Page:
Unwanted dogs and cats are, in their own way, a bit like carbon emissions: They are invisible to most of us because they are kenneled in animal shelters that are often tucked away on the wrong side of the railroad tracks, in impoverished neighborhoods, or down country roads. They are hidden, unlike the animals in bright, shiny mall pet shops. Like carbon emissions, they are the product of careless and egocentric lifestyles and a reluctance to connect the dots.

A hoarder had allowed this kitten to suffer from a prolapsed rectum.

This year, animal shelters will be forced to kill millions of wonderful dogs and cats for want of one thing: a good home. Why? Because many of the people in your local dog park or veterinary waiting room—people who truly love their dogs and cats—have behaved irresponsibly by obtaining an animal from a pet shop or breeder and failing to have him or her spayed or neutered.

These are the people who are responsible for taking the lives of homeless animals—not your local shelter workers. For, just as buying clothes that were made in sweatshops supports child labor, buying a dog or cat from a breeder or pet shop contributes to the death rate in shelters. Let me be clear: There is no such thing as a responsible breeder.

When people buy a dog or cat, perhaps they think that homeless animals don’t factor into their purchase, or perhaps they are honestly oblivious to the hundreds of thousands of animals who are waiting on death row at that very moment. I’m sure that such people don’t see themselves as signing some animal’s death warrant when they sign their credit card receipt, but that’s what they are doing. They have room in their home and heart that could be filled by rescuing one of those wonderful, loving dogs or cats who were booted out, got lost, or fell victim to a human’s accident or death. They would have felt that animal’s gratitude for years to come.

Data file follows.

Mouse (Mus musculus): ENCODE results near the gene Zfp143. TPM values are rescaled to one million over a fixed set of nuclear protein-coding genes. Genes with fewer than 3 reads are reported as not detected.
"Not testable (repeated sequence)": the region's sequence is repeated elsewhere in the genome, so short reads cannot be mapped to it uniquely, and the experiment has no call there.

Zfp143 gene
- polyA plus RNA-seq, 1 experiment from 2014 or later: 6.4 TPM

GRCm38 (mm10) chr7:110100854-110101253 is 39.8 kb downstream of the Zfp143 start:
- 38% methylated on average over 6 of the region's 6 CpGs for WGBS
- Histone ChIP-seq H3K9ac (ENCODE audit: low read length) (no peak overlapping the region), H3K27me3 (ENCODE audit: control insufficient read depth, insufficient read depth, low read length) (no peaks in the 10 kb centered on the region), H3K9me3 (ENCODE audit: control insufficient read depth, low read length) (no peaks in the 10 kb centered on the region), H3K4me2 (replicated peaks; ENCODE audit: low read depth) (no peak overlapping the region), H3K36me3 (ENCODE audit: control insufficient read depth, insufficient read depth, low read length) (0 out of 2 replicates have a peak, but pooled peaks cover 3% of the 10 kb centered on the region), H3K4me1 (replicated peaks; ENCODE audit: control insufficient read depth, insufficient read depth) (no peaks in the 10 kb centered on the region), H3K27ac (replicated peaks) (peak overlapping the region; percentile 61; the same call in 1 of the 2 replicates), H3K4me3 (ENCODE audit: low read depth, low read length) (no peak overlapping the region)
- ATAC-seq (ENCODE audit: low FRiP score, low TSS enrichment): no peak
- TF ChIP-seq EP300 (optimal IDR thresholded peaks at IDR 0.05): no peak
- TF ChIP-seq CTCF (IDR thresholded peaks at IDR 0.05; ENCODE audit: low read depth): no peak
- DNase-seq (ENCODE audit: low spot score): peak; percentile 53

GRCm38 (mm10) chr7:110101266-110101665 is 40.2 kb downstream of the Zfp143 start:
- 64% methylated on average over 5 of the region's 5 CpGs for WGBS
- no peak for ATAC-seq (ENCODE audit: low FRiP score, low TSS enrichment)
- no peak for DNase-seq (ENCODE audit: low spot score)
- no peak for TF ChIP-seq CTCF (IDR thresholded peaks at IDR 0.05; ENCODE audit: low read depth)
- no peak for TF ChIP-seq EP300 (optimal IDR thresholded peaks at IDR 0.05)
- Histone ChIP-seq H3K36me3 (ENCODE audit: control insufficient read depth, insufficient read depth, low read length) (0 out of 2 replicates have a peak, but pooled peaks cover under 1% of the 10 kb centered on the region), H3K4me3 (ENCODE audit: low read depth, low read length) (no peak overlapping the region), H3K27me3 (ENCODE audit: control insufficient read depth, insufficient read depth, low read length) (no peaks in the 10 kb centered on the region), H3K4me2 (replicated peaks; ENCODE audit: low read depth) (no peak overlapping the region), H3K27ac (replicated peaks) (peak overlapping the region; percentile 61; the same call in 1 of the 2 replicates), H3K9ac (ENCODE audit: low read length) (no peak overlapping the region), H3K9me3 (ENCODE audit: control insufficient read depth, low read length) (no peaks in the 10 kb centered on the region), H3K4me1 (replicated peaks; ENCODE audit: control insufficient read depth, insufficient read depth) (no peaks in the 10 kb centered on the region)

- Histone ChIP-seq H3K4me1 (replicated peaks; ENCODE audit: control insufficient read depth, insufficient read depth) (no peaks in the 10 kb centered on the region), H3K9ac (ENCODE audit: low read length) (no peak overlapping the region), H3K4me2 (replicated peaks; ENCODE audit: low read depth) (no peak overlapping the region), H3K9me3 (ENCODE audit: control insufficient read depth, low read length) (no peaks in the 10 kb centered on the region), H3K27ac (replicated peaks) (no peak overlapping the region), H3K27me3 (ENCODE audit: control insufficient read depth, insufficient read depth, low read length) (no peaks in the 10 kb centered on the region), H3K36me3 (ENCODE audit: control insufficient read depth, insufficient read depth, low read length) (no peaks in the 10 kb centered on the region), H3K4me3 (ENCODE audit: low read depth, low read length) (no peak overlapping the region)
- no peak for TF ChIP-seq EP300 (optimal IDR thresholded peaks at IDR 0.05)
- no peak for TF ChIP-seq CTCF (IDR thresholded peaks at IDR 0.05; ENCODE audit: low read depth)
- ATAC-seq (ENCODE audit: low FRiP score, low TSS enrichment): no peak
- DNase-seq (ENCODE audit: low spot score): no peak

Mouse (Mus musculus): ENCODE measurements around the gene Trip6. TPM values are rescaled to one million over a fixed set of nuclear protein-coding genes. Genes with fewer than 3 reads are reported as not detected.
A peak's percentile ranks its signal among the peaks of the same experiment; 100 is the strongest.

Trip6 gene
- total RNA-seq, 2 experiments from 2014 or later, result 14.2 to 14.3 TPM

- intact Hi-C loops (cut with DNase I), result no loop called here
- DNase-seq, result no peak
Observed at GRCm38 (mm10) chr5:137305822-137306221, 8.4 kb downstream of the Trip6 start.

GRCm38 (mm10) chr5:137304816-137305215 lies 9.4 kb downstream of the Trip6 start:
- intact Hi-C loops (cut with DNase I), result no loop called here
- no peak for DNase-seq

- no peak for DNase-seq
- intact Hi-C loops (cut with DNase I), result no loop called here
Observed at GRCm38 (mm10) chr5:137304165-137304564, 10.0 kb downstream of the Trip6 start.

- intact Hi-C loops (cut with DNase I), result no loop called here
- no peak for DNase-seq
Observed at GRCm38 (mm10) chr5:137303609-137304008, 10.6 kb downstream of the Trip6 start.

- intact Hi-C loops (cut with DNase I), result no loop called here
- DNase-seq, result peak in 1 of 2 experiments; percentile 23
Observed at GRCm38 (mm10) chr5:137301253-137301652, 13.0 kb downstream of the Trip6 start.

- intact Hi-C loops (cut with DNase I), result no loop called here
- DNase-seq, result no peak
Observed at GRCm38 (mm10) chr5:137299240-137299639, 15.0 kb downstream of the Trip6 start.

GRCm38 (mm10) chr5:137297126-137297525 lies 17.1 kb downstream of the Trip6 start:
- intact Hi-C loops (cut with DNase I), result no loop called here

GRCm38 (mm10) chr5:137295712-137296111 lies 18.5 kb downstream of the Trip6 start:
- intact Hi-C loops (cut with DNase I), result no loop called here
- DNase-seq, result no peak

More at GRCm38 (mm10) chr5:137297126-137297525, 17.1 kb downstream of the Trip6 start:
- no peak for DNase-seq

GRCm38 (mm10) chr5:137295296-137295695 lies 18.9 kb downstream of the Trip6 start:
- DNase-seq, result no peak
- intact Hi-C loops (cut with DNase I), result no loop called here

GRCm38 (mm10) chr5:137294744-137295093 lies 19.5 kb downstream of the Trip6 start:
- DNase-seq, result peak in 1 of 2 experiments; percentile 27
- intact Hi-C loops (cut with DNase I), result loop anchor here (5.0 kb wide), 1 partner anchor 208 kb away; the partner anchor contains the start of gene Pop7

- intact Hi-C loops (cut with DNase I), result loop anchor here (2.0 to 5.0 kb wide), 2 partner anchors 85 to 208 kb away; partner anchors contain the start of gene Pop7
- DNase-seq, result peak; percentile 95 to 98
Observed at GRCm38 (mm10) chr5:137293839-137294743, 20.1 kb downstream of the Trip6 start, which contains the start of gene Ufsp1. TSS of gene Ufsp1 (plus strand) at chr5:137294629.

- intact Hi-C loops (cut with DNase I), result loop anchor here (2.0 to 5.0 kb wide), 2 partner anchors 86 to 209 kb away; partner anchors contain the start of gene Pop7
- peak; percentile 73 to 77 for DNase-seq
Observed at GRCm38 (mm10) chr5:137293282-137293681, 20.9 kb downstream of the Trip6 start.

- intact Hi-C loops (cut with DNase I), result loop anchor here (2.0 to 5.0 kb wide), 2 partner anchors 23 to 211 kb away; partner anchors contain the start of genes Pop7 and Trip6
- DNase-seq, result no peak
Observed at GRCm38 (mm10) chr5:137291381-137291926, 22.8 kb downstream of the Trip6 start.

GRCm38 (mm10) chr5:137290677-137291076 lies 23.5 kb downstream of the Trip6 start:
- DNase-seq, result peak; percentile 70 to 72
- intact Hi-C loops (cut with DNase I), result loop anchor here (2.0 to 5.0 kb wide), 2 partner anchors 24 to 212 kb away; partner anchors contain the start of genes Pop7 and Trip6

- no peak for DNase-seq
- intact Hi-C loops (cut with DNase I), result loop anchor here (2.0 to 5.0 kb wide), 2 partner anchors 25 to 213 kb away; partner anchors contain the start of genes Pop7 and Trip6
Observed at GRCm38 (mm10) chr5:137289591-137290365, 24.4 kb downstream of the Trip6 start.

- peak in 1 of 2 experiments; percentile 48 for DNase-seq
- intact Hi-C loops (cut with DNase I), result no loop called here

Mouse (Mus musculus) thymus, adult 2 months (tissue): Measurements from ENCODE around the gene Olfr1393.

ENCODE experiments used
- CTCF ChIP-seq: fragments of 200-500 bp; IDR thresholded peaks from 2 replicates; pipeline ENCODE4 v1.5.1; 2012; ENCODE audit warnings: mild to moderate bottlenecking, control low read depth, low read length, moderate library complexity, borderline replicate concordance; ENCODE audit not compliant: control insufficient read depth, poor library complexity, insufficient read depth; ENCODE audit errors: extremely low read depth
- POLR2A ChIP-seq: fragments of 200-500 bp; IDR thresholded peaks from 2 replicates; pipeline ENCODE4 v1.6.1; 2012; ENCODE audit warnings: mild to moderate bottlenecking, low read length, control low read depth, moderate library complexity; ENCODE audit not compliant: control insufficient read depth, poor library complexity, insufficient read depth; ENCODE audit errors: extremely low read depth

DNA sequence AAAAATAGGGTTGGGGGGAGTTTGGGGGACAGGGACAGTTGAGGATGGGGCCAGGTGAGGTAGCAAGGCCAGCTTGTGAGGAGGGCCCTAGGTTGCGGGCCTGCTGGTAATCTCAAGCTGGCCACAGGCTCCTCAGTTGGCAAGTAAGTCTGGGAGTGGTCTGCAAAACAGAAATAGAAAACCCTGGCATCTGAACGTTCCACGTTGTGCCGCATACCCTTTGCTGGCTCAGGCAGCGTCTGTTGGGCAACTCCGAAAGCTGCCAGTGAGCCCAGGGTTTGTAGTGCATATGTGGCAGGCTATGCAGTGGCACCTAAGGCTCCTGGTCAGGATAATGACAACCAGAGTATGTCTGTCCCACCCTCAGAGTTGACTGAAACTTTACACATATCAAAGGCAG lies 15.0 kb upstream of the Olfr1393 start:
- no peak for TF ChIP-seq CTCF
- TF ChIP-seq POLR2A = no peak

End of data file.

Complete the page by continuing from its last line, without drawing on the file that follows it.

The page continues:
This feral cat was found roaming the streets and suffering from serious neck wounds that had been left untreated.

There is one more way in which people add to the crisis, and that is by fooling themselves into thinking that it doesn’t count if they breed their dog or cat just one time. But it does matter very much. Please join PETA in calling on the governors of all 50 states to endorse mandatory spay-and-neuter laws that would require dogs and cats to be sterilized unless their owners purchase an annual breeding permit—the cost of which would fund low-cost spay-and-neuter services.

Everyone who breeds their dog or cat believes that their friends will flock to take home the new arrivals. After all, that animal is the prettiest and smartest in the world. But again, a pound pup or shelter Siamese could fill that space (to say nothing of the spaces that will later be taken up by the descendents of those new puppies and kittens if they aren’t spayed or neutered before they’re given away). And if homes can’t be found for all those adorable pups and kittens, people find themselves handing them over the counter at the animal shelter accompanied by those six conveniently guilt-shifting words, “You won’t kill them, will you?”

Written by Ingrid E. Newkirk